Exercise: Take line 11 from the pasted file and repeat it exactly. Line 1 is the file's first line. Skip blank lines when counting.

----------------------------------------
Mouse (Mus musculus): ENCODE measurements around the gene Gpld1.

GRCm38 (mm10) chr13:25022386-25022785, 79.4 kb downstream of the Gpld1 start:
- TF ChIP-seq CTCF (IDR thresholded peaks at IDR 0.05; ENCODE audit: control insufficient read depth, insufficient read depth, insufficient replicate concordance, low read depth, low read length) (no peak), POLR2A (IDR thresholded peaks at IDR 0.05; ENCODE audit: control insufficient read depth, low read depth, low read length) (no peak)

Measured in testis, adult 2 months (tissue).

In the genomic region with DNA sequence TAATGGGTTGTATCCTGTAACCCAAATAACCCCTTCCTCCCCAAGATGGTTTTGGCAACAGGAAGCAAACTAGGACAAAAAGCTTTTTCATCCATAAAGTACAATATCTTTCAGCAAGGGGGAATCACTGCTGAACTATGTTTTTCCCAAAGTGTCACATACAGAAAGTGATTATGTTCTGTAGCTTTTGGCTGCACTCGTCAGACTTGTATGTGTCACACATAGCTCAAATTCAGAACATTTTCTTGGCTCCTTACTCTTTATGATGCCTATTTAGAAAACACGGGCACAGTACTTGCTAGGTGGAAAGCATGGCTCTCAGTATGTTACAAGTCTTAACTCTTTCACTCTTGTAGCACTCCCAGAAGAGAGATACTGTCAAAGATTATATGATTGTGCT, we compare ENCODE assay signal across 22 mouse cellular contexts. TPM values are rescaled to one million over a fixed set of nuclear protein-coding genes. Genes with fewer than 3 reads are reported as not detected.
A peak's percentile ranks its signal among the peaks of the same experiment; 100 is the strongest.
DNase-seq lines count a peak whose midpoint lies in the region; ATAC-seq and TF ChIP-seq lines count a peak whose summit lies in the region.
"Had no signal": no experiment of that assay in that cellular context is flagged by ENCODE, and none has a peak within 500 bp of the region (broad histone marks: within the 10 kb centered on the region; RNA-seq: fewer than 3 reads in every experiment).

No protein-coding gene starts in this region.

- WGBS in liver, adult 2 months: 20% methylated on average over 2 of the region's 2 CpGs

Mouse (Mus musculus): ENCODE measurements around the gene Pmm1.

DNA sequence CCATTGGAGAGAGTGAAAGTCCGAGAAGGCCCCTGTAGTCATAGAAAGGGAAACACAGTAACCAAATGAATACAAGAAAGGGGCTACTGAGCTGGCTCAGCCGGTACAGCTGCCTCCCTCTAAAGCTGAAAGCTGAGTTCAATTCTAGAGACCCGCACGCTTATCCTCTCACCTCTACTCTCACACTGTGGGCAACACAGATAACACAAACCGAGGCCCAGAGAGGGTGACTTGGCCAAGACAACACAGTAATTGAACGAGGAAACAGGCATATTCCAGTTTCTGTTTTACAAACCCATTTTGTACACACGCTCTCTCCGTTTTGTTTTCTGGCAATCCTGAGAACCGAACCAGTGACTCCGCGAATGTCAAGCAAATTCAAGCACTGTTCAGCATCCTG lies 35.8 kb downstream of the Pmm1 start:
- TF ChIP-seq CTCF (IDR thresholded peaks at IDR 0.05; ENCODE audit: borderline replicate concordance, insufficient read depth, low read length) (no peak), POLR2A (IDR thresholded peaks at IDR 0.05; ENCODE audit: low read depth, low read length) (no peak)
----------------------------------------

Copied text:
Mouse (Mus musculus): ENCODE measurements around the gene Pmm1.